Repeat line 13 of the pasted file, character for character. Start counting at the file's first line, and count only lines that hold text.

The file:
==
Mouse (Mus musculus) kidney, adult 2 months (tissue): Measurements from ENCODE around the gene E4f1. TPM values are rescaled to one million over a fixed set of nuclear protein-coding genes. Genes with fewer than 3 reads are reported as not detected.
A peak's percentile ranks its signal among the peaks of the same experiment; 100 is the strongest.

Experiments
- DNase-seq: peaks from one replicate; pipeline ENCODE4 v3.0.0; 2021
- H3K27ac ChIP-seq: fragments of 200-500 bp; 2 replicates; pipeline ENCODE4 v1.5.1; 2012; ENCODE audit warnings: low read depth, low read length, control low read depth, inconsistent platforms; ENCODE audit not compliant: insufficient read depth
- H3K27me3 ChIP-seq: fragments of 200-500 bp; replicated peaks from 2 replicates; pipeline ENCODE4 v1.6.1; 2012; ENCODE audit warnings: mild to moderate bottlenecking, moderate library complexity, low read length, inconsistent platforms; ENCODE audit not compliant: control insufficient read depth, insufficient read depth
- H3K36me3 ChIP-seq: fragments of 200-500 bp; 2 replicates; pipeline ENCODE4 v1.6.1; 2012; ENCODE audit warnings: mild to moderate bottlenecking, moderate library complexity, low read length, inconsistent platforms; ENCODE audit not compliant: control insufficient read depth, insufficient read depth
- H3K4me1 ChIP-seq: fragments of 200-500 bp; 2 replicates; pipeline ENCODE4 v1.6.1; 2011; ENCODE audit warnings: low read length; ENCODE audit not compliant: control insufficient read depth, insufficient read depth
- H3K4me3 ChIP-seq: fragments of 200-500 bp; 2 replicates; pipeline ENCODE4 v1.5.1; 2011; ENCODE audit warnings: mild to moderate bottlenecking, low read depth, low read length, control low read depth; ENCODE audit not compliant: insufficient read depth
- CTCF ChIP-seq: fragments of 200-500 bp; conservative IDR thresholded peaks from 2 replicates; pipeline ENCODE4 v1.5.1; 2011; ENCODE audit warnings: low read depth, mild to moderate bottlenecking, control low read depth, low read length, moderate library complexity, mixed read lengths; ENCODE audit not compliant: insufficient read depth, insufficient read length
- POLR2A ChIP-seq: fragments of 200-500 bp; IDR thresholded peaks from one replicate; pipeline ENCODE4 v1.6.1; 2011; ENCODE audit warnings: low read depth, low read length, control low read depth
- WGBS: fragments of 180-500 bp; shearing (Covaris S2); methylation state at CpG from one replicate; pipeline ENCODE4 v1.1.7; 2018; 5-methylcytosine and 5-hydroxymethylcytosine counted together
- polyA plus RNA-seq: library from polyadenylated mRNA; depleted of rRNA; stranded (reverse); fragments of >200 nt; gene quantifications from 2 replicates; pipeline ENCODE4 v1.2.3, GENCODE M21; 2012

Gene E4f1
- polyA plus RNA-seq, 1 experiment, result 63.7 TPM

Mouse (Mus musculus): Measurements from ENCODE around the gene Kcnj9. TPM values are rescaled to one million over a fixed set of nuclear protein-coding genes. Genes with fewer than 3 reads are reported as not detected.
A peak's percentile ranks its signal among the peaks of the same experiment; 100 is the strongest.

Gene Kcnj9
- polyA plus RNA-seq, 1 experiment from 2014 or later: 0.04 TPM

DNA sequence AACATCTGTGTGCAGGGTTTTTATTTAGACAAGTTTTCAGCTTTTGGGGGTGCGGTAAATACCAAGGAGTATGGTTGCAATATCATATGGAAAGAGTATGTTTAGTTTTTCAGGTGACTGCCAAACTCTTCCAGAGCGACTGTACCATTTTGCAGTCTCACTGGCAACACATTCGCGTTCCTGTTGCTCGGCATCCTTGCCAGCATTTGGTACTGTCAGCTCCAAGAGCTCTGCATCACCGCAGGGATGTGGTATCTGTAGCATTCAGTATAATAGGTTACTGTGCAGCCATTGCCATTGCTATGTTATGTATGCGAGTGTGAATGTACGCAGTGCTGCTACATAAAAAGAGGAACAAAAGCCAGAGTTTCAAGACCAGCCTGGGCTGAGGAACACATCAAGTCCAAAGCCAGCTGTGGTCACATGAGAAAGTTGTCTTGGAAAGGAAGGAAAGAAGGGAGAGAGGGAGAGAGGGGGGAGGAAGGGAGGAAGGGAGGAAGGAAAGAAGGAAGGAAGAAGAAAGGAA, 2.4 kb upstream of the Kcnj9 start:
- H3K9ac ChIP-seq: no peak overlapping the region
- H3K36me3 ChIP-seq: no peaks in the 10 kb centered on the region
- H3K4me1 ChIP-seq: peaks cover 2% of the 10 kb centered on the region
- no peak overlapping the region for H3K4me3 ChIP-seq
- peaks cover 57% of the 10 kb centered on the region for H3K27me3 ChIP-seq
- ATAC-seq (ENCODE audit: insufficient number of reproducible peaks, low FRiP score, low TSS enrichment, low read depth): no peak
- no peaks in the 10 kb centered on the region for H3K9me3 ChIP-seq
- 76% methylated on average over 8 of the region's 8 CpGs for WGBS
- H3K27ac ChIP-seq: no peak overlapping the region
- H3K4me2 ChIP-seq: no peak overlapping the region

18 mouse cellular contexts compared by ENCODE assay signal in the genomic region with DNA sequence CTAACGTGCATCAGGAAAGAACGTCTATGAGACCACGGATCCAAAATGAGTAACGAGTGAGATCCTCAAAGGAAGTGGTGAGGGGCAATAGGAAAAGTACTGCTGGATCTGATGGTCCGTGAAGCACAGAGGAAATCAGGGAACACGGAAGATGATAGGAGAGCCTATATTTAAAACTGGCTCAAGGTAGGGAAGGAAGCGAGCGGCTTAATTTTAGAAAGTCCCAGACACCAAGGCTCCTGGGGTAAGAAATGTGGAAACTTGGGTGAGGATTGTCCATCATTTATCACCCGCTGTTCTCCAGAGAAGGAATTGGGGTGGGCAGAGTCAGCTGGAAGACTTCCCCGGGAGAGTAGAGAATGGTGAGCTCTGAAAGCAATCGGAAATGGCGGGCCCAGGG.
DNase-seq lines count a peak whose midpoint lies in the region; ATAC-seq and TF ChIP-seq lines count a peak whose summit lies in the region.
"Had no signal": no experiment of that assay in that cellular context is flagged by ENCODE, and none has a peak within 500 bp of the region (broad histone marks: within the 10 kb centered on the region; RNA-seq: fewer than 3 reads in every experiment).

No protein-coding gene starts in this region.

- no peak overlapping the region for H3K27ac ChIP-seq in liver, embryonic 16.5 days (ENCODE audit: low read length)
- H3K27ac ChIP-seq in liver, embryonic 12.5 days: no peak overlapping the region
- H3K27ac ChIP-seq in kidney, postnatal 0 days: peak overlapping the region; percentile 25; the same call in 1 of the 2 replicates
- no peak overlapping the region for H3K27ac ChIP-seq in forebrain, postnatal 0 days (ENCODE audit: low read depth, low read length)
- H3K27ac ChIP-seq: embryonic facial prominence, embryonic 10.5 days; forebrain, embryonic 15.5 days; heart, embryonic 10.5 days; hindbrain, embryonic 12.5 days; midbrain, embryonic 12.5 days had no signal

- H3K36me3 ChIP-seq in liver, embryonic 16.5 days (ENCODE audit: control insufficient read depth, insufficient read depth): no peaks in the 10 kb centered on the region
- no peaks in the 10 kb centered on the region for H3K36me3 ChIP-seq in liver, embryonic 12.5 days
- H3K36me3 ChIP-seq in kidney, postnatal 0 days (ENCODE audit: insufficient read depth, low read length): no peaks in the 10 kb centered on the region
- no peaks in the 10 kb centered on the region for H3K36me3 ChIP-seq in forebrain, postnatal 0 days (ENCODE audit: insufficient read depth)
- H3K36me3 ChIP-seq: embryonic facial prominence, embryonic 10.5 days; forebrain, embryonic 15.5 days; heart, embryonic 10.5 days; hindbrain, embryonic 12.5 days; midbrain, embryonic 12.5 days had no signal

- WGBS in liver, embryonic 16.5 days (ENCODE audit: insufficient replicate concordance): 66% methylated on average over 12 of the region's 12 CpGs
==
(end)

- polyA plus RNA-seq: library from polyadenylated mRNA; depleted of rRNA; stranded (reverse); fragments of >200 nt; gene quantifications from 2 replicates; pipeline ENCODE4 v1.2.3, GENCODE M21; 2012